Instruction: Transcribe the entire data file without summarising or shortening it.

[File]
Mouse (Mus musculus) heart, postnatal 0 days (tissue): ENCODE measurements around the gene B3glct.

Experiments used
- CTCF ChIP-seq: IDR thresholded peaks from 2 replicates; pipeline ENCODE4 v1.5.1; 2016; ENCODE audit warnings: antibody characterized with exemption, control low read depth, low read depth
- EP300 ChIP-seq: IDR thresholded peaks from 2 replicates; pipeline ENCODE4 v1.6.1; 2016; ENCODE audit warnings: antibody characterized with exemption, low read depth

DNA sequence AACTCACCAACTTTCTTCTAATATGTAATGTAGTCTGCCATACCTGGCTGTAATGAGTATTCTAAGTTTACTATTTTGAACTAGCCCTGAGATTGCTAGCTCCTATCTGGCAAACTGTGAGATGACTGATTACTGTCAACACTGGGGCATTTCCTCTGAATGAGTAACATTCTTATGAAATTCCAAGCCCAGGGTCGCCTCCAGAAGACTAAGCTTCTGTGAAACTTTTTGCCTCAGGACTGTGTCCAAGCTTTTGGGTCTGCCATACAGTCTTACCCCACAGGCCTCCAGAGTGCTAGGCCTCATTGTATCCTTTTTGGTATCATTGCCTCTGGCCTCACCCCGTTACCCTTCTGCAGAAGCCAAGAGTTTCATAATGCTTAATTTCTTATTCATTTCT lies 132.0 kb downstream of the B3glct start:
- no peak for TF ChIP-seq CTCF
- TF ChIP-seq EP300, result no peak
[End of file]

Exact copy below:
Mouse (Mus musculus) heart, postnatal 0 days (tissue): ENCODE measurements around the gene B3glct.

Experiments used
- CTCF ChIP-seq: IDR thresholded peaks from 2 replicates; pipeline ENCODE4 v1.5.1; 2016; ENCODE audit warnings: antibody characterized with exemption, control low read depth, low read depth
- EP300 ChIP-seq: IDR thresholded peaks from 2 replicates; pipeline ENCODE4 v1.6.1; 2016; ENCODE audit warnings: antibody characterized with exemption, low read depth

DNA sequence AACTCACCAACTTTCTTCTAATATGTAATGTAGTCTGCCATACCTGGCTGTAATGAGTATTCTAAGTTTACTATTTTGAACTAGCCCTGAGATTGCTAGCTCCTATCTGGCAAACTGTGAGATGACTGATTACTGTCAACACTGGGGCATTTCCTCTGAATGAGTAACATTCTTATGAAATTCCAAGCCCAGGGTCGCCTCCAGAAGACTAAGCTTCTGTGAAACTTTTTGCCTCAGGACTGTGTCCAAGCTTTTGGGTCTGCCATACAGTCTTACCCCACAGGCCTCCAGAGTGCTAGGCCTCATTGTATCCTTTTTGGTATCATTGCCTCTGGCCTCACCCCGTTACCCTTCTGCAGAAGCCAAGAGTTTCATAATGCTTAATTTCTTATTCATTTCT lies 132.0 kb downstream of the B3glct start:
- no peak for TF ChIP-seq CTCF
- TF ChIP-seq EP300, result no peak